While trivializing Scrum to the point that it becomes just a mechanism to produce output (not outcome), companies also trivialize one of the key Scrum roles – the role of Product Owner. It is not surprising that majority of “team-level” product owners are, ex-BAs or ex-PMs that are responsible for output, ironically a.k.a. Team Output Owners (TOO). These people are not empowered to control strategy, mission, vision, OKRs and budget. They are usually found at the lower end of organizational structures, reporting to technology managers (R&D side) or program managers (business side). This further drives towards the problem of local optimization, by single-function specialty and component teams that work for fake POs, on fake ‘products’ (really, just components), leading to unnecessary complexity in product hierarchies (e.g. so, called, sub-sub products, sub-products, product-families, product-lines, etc).
In his post, Marty does not mention the role of Product Owner. This could be due to the fact that he has a lot of experience working with Silicon Valley product companies, where real, truly empowered product managers are in charge of action, setting strategic direction to teams that work on products, essentially, playing the role of a product owner, towards development teams. This is my (Gene’s) good-faith assumption of Marty’s experience. By the way, if this assumption is correct, then this line of thinking is consistent with LeSS recommendation on who would be the most suitable candidate for the role of product owner role in externally facing (external client) product development – it is a program manager.
Not surprisingly, if we read Craig’s and Bas’s response to Marty’s original post, we shall be reminded that properly staffed and empowered feature teams should be able to work on a large product, front-to-back, incrementally developing product features. Essentially, there should not be any distinction, such as: feature teams build features, whereas product teams build products.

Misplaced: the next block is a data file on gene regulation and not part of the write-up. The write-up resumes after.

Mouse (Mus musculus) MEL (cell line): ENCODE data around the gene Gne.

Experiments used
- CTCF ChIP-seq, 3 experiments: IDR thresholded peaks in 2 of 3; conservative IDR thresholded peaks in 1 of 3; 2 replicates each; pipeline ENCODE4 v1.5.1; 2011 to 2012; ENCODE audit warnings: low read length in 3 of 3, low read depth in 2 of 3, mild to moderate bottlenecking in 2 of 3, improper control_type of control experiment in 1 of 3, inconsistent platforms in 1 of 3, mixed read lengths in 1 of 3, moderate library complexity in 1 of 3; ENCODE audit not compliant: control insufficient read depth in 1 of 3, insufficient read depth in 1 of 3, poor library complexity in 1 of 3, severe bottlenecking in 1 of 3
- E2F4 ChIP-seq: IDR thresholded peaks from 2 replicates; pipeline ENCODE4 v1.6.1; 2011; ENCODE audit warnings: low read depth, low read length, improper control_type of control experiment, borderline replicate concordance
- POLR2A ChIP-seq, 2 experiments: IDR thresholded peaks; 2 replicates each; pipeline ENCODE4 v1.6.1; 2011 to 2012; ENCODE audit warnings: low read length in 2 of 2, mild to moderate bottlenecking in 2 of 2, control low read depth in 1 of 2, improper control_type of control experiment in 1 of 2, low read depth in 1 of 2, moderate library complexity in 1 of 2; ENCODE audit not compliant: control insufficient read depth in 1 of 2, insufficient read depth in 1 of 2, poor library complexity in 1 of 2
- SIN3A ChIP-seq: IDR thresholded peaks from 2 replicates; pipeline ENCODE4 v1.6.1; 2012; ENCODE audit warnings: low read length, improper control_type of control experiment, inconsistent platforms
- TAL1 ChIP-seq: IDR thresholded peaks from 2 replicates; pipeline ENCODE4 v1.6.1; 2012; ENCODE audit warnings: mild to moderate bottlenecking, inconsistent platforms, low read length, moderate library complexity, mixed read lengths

On the other hand, if such distinction is explicitly made and the idea of it is promoted, for any large organization (bank, insurance, pharma), there is a [very] high chance that a feature team becomes a intermediate stepping stone/level in ‘agile maturity journey’, that a team goes through on its way to become a product team. This is usually coupled with vanity metrics, measurements and other system-gaming elements. Most likely, such weakened-by-definition ‘feature team’ will become an output-focused component team that works only a single product component, using Scrum, as a ‘wrapper’ to describe its ways of working (likely, optimized for speed of delivery, a.k.a. rate of output).
Relabeling All Ex-“P” Managers Into Product Managers
In Scrum, Large Scale Scrum (LeSS) and Nexus – used for small- and large-scale product-centric/customer-focused development, a product owner comes from business, where his/her day-to-day role is, most likely, a product manager (at least, at companies that build externally-facing products). As mentioned above, this person will be in charge of strategy, mission, vision, OKRs and budget for a product. In large organizations that have complex, multi-layered product management structures it very common to see business-side people being designated for the role of ‘THE Product Manager’, because they have a ‘senior X manager’ in their HR title, where X is one of the following: ‘project’, ‘program’, ‘portfolio’, etc. – a classic title-switching (relabeling). None of them, actually, have a true product management experience or product vision or required empowerment. When these people are put in charge of providing a product definition, companies often end up with many interim, “inter-dependent” quasi-products that lack customer-centricity and remind, in essence, the aforementioned projects, programs and portfolios. This further leads to having too many component/delivery teams and/or weakened-by-definition ‘feature’ teams, that need to align to quasi(fake)-products, creating their own private backlogs, while fulfilling on output requests, presented by a “team-level” POs (a.k.a. TOO).
If we were to bring everything together and build a system model illustrating the above described dynamics, it would look something like this:
There is a hypothesis (Gene’s) that Marty’s perception of a feature team (lowered standard of it) has been strongly influenced by a high number of seen companies, where the term ‘feature’ has been historically misunderstood and misapplied. As a result, Marty’s idea to so strongly delineate between feature teams and product teams is based on a good intention to define another ‘elevated’/’improved’ (more mature) type of team that can truly work on a product, front to back, and remain a wholistic product focus.